My type 3 has been somewhat difficult to adapt to my Technics Turntable. It is now delivering a better sound in all manner than from my other carts but the need for a 2mm shim to get the proper VTA has complicated things enough to wonder if getting a thicker mat and chucking the shim might improve the carts performance. At any rate no hum and dead wax areas are black as coal.
Great! Like I said I bought my type 3 used and the hum was very low couldn't hear it when I t turned up the volume a little. The type 4 was definitely too heavy for the super lightweight Dual arm but still managed to track and sound ok. Of the 2 carts I preferred the 3 I wasn't a big fan of the brush on the 4.
 
S

sterling shoote

Audioholic Field Marshall
Great! Like I said I bought my type 3 used and the hum was very low couldn't hear it when I t turned up the volume a little. The type 4 was definitely too heavy for the super lightweight Dual arm but still managed to track and sound ok. Of the 2 carts I preferred the 3 I wasn't a big fan of the brush on the 4.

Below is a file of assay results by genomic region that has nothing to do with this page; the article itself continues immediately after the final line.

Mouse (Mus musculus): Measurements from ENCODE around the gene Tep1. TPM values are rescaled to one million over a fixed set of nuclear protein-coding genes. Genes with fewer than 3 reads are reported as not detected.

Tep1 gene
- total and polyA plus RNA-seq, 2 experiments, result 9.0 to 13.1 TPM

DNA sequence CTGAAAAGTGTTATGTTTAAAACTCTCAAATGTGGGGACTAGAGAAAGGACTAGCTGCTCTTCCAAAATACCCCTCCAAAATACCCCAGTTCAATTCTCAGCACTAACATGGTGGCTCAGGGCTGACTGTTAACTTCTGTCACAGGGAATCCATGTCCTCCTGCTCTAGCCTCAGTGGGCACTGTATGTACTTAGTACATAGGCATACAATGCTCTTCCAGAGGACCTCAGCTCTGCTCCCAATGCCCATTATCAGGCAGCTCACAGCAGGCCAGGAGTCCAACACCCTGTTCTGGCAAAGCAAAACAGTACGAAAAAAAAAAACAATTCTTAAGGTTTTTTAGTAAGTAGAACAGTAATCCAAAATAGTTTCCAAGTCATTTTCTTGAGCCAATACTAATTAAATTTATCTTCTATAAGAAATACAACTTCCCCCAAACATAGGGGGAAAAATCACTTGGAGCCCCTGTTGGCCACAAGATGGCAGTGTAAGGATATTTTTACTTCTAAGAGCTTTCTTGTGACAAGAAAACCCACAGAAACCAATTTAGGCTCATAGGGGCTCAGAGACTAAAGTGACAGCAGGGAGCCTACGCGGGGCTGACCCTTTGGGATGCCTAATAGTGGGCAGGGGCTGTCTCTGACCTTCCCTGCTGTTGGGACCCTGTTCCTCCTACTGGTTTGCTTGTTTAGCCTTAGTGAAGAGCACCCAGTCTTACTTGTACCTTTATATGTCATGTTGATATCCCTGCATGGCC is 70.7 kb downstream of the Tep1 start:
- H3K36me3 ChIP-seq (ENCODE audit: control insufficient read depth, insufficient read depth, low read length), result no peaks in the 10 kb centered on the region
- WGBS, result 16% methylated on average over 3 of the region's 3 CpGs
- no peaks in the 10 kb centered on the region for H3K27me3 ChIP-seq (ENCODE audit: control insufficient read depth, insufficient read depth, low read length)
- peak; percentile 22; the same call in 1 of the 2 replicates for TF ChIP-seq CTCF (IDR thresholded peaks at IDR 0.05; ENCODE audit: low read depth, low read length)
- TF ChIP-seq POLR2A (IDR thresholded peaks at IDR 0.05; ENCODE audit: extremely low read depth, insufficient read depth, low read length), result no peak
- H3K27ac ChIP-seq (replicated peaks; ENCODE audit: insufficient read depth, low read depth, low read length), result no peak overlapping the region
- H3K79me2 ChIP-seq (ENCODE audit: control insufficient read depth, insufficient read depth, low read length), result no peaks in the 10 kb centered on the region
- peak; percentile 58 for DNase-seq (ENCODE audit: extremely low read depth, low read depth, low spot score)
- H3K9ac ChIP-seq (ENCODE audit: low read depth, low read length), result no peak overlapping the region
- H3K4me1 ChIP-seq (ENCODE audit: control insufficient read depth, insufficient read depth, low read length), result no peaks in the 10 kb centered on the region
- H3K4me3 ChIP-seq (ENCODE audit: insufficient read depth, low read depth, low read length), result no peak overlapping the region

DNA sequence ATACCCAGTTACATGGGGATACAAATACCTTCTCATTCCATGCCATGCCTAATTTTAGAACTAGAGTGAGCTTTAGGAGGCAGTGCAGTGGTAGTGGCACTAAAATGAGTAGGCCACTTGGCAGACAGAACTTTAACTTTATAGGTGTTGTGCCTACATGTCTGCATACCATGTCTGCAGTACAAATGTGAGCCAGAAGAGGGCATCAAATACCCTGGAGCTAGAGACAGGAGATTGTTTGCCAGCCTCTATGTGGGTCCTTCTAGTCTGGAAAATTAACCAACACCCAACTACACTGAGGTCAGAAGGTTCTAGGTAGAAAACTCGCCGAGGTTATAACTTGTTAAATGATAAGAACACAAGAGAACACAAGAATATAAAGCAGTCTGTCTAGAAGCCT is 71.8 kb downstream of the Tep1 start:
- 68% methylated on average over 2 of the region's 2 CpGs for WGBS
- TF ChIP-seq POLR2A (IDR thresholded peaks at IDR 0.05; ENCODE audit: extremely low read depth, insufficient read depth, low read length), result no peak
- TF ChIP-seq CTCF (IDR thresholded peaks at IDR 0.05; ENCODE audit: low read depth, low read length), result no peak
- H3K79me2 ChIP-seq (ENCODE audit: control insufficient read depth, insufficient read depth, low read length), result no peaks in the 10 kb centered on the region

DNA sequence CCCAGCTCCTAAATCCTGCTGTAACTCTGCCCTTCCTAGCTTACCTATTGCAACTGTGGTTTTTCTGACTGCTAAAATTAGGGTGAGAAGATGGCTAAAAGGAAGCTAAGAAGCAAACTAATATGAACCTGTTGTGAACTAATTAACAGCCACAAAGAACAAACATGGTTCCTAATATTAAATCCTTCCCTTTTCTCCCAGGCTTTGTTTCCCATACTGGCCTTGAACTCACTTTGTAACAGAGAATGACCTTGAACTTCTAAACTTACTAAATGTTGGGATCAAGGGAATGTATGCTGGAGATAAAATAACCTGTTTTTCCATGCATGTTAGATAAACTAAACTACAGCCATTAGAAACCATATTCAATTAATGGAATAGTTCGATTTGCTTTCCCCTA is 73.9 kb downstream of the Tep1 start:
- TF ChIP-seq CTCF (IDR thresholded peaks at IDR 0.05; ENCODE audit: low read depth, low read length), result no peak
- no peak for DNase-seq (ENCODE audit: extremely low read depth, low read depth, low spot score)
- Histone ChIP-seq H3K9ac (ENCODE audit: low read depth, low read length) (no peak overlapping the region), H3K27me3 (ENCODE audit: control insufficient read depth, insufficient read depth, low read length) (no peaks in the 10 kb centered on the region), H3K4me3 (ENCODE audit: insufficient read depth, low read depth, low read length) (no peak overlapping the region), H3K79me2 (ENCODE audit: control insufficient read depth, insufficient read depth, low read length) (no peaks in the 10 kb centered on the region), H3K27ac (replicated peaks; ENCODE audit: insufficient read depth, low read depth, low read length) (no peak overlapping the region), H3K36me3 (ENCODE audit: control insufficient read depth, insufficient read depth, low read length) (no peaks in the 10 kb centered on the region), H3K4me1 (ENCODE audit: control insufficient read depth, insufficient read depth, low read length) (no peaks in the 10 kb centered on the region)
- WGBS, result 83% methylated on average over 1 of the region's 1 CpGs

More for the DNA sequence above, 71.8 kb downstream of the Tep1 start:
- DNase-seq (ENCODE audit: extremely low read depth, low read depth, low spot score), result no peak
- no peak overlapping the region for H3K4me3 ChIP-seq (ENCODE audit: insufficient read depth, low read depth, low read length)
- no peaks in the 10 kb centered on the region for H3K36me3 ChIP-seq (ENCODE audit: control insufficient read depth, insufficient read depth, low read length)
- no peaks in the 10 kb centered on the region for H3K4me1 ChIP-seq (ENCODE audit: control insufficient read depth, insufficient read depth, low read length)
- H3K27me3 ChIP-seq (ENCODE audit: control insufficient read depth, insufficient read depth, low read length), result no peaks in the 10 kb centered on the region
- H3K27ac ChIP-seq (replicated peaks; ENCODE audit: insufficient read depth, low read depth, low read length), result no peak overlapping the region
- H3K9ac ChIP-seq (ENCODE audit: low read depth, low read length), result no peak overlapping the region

Since my last report I've listened to just about all of my very familiar albums now with the Shure V15 type III/Jico SAS-B; and, since all sound better as I recall ever hearing them with any other cart, I am for sure going to make the as configured Shure my daily driver. I may still purchase a 6mm mat to preclude need for the long screws and plastic spacer; but, even now, I have no doubt that this cart is preferable to my AT-VM540ML which till now I have perceived as best. It's just a little too Kentucky Fried Chicken Extra Crispy for me on some violin and cello selections I enjoy.
 
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davidscott

davidscott

Audioholic Samurai
Since my last report I've listened to just about all of my very familiar albums now with the Shure V15 type III/Jico SAS-B; and, since all sound better as I recall ever hearing them with any other cart, I am for sure going to make the as configured Shure my daily driver. I may still purchase a 6mm mat to preclude need for the long screws and plastic spacer; but, even now, I have no doubt that this cart is preferable to my AT-VM540ML which till now I have perceived as best. It's just a little too Kentucky Fried Chicken Extra Crispy for me on some violin and cello selections I enjoy.
Believe it or not I'm now running a cheap Rega Carbon conical cart on my Planar 3. The conical tip just seems to agree with my used LPs. Sometimes more expensive isn't always better.